The impact is significant on several levels. First, by connecting waste-generating households with garbage collectors in their neighborhood, the Wecycler model simplifies the logistics of collection and sorting at source, at virtually no cost to households. Second, it allows households to not only mitigate the public health risks associated with the accumulation and mismanagement of plastic waste, but also to generate income. Finally, it extends the end-of-life phase in the plastic value chain through recycling and potential reuse.
In Uganda, Yo Waste, a tech start-up, has developed a cloud-based mobile solution that connects waste generators to waste haulers closest to their community. Yo Waste improves the efficiency of waste planning and collection. It also helps waste collection companies measure the productivity of their trucks and gives recyclers easier access to plastic waste.
In Zambia, Recyclebot connects waste sellers to waste buyers through a crowdsourcing platform that aggregates waste by type and location. This is because plastic waste producers dispose of their waste for free and waste buyers overcome the costs of separation, transfer and storage.
While these are promising innovations, the main challenge is scaling up. It’s slow on the mainland. Startups in the recycling industry face additional challenges, such as insufficient funding and an underdeveloped plastics market that offers limited opportunities for growth and revenue generation.
A significant portion of the funds that start-ups access are provided in the form of grants from international and local organizations. Pure commercial investments are rare and political interventions are far behind the curve.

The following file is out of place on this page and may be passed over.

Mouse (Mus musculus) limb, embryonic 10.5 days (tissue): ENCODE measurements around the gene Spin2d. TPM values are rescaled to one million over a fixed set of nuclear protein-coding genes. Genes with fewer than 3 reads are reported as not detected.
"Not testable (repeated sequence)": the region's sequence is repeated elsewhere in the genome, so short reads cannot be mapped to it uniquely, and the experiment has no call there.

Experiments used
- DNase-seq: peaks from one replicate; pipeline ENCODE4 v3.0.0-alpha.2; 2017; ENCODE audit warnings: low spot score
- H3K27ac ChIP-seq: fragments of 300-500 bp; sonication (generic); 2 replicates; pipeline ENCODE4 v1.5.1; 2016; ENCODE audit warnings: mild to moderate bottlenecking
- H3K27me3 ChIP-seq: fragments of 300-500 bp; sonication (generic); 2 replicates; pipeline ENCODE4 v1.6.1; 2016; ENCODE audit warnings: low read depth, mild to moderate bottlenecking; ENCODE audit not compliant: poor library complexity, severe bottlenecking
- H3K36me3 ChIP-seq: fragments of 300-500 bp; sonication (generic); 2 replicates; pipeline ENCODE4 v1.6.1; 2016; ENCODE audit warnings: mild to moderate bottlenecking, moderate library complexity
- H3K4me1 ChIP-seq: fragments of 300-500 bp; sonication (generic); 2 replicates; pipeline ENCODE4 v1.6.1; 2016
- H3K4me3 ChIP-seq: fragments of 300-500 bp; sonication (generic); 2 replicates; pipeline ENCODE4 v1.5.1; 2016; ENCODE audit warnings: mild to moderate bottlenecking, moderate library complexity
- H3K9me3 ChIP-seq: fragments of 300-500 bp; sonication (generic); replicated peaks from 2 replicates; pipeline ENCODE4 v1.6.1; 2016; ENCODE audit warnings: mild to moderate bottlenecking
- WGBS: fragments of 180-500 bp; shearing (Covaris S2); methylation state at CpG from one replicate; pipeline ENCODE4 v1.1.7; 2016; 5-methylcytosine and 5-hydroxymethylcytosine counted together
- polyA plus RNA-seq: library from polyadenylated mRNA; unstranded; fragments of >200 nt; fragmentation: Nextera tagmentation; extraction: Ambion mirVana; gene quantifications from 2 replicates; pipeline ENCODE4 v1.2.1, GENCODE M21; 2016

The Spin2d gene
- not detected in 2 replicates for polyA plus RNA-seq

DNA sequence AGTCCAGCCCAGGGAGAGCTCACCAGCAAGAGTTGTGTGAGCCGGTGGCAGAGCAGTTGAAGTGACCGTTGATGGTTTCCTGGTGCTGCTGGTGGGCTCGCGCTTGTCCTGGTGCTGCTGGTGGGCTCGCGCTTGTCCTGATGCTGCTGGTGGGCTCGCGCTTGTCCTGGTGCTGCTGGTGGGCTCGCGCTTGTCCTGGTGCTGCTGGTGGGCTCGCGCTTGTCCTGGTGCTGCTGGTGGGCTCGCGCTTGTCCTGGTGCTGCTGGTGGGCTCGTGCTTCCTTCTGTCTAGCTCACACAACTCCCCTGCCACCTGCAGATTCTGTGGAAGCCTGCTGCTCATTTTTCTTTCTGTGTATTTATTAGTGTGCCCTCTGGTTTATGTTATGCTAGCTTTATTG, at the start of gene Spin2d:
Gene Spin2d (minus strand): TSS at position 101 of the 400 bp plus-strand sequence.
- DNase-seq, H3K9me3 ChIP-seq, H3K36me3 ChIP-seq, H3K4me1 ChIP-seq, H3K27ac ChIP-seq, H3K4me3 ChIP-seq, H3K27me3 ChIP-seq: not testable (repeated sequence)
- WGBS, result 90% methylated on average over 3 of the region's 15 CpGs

What can be done
To accelerate the transition to a circular plastic economy, stakeholders from a wide range of organizations need to work together. They include NGOs, cooperatives, think tanks and community groups. The current approach to tackling plastic waste on the continent remains scattered and insufficiently coordinated. While efforts are made to develop new ecosystems in many countries, key stakeholders are often absent.
In particular, African governments have a key role to play. They need to commit more to strategic investments in infrastructure, incentives and support for start-ups. African countries also need policy interventions to develop the market for circular plastic products at national and continental levels.
In another study, we argued that innovators need to adapt their strategies to create functional and easy-to-use innovations. This will facilitate their acceptance by ordinary consumers and the general public. This, in turn, will help change consumer habits and expand the market for circular plastic products.
Digital innovators, as early adopters, are key to driving change in how the plastics economy works across the continent. Their innovations also lead to knowledge exchange and cross-industry collaborations.
However, they also face significant institutional challenges and infrastructural limitations that slow the pace of progress. By working together and pooling resources, stakeholders can achieve an impact far greater than the sum of their individual initiatives and contributions towards a circular plastic economy in Africa.